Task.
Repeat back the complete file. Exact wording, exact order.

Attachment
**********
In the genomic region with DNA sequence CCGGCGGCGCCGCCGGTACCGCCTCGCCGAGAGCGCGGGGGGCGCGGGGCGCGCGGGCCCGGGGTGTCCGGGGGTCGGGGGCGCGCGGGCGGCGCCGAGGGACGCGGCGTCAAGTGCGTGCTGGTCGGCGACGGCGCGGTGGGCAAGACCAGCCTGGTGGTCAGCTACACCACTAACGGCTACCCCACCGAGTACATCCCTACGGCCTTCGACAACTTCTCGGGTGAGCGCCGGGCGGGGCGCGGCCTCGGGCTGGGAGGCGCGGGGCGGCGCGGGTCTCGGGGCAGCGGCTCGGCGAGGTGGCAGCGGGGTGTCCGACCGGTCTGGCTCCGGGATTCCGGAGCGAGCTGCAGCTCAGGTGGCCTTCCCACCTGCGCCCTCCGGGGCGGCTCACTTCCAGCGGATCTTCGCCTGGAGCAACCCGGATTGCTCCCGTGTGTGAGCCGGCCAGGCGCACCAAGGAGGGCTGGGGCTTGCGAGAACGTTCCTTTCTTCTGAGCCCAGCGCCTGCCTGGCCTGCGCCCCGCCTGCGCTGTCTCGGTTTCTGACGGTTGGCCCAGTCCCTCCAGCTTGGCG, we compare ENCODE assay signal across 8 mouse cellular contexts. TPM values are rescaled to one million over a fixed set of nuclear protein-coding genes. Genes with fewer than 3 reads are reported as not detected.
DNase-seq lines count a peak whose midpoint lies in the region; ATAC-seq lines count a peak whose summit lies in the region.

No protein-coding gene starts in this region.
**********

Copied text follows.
In the genomic region with DNA sequence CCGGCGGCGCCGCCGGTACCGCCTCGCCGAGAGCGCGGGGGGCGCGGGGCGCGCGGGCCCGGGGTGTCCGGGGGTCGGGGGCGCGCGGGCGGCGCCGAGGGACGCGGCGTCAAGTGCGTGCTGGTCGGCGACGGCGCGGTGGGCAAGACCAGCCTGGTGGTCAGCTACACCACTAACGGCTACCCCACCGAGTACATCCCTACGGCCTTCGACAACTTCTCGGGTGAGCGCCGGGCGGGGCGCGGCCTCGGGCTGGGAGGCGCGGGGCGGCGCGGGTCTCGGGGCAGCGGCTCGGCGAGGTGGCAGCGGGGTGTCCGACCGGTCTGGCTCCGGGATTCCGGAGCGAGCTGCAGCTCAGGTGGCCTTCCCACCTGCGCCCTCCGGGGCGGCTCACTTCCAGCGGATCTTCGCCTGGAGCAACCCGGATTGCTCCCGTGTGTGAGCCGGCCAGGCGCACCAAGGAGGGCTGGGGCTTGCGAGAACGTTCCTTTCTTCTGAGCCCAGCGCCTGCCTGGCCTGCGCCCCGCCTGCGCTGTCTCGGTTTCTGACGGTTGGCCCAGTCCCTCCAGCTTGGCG, we compare ENCODE assay signal across 8 mouse cellular contexts. TPM values are rescaled to one million over a fixed set of nuclear protein-coding genes. Genes with fewer than 3 reads are reported as not detected.
DNase-seq lines count a peak whose midpoint lies in the region; ATAC-seq lines count a peak whose summit lies in the region.

No protein-coding gene starts in this region.